After years of hand-wringing over the decision, Pittsburgh Pirates execs have decided to raise prices on some tickets for the 2012 season.
The last time the Pirates raised prices was before the 2002 season, and they paid for it dearly. The price increase came after a 62-100 season, the first at their then-new ballpark PNC Park, and the decision was met with great anger by fans who felt the price hike unfair.
Though team officials have at times denied that their reluctance to raise prices since was driven by this reaction, this week the Pittsburgh Tribune-Review quoted Pirates President Frank Coonelly as describing a price hike as a “sensitive topic” for fans.
“The 2002 price increase was not well-received,” said Coonelly, “and for good reason. And as a result of that, probably, the decision in terms of pricing our product…was made more difficult.”
These years of hesitance to raise ticket prices have resulted in the Pirates offering the lowest-priced average ticket this season, at $15.30. For most Pirates fans, the club’s 2012 prices include only modest increases, taking the average ticket to $16.11. Some tickets will not increase, and some will even drop in price. For example, upper grandstand tickets for both adults and children will experience a decrease in price for 2012, with adult tickets going from $16 to $10, and children’s tickets dropping from $10 to $6. A new ticket plan for the lower-outfield box will take ticket prices from this year’s $21 to $16.04.
But some fans are sure to feel the pinch, with single game tickets behind the dugout up $10 to $45 per game, and seats behind home plate rising $30 to $225. The club will also split sections by price for the first time next season, with all sections having two-tiered pricing. For example, seats in the rows just behind the third base line and back to row Q will go for $35, with rows farther back selling for $33. On the second level, the first three rows will cost $55 per ticket, and all rows behind will be $50.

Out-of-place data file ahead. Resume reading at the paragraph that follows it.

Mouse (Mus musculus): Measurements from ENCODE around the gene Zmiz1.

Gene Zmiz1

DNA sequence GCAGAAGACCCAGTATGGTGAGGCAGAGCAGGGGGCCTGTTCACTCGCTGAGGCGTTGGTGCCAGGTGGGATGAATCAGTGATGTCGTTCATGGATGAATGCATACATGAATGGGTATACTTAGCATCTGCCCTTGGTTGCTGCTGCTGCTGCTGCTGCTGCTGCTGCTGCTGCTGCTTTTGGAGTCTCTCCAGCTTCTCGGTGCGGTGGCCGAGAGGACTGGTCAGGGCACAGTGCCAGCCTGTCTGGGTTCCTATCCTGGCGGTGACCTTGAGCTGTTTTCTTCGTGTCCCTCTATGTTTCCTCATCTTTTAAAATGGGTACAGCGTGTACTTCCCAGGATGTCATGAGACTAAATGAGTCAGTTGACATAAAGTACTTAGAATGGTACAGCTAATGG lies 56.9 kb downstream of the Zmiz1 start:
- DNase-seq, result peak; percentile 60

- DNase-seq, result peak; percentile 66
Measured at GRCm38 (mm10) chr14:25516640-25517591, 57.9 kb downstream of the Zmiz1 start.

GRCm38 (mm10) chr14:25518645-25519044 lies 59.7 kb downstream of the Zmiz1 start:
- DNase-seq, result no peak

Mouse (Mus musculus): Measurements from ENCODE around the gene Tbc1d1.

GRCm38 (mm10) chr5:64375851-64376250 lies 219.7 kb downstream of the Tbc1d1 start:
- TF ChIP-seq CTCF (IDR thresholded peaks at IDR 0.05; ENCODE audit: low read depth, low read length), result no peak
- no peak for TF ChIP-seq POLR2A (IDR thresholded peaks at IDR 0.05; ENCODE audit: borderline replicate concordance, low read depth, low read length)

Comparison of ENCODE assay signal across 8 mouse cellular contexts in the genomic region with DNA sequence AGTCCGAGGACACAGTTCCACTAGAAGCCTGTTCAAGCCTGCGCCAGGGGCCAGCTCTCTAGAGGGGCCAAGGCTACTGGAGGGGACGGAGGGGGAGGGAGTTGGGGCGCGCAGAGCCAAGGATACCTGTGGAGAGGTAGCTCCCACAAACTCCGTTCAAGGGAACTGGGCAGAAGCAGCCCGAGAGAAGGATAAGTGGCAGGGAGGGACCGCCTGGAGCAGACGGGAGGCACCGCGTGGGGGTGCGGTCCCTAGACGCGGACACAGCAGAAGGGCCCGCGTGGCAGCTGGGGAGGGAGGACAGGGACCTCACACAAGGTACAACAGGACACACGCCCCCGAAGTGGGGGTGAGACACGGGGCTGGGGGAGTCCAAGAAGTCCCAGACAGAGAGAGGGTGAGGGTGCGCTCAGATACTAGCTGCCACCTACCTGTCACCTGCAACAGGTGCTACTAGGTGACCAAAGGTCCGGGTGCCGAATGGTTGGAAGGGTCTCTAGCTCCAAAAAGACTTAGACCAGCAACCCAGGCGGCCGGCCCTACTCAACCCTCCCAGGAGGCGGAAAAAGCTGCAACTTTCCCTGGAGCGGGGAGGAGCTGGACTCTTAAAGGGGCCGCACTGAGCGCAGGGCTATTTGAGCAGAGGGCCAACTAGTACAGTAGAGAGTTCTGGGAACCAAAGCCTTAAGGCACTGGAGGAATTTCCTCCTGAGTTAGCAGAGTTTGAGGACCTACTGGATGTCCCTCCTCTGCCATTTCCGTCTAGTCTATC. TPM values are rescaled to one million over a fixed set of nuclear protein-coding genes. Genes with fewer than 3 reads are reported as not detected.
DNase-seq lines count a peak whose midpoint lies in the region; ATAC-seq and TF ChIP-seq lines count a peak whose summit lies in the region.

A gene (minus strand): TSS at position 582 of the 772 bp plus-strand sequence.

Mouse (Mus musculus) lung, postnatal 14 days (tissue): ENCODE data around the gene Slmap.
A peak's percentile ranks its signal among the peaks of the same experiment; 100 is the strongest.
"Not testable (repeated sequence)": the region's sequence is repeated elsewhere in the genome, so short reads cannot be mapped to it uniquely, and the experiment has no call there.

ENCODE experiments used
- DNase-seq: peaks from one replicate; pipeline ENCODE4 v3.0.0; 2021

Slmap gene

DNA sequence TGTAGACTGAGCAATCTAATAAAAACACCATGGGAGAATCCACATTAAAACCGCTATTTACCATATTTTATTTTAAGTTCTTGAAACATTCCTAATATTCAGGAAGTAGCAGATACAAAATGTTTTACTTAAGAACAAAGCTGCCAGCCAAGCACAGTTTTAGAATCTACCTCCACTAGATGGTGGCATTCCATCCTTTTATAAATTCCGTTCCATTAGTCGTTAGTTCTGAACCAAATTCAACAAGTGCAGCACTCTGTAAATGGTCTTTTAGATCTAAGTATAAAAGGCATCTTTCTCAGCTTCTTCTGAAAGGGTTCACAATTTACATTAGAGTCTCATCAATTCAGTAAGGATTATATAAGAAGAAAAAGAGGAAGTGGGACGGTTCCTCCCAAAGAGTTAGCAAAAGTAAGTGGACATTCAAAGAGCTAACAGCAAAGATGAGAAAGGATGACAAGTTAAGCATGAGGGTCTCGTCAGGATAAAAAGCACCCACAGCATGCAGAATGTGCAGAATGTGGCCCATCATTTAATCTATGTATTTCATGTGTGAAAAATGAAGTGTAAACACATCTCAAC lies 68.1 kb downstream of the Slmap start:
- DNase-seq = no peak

The club’s long term plan is to continue modest increases for the next few seasons in order to achieve ticket prices that are more in line with the rest of Major League Baseball. Coonelly has stated that the increased revenue received from the price changes will be used for the draft, international signings and payroll, and for capital improvements.
The Pirates had a strong first half of their season in 2011, giving fans hope that the club could pull out a winning season for the first time in 19 years. Since the All-Star Game, however, the team has hit a slump, most recently losing their last five games and going 2-8 for their last 10, as of today, September 2. While already doing better than last year’s record of 57-105, the Pirates are still running under .500 at .453, or 62-75, and they sit in the bottom half of the NL Central Division.
But the fans, to some extent, seem to be coming along for the ride anyway. Home game attendance has risen significantly this year, with the most recent MLB attendance numbers putting average attendance at 24,928 per game, translating to an average increase of nearly 5,000 more tickets sold per game over last year.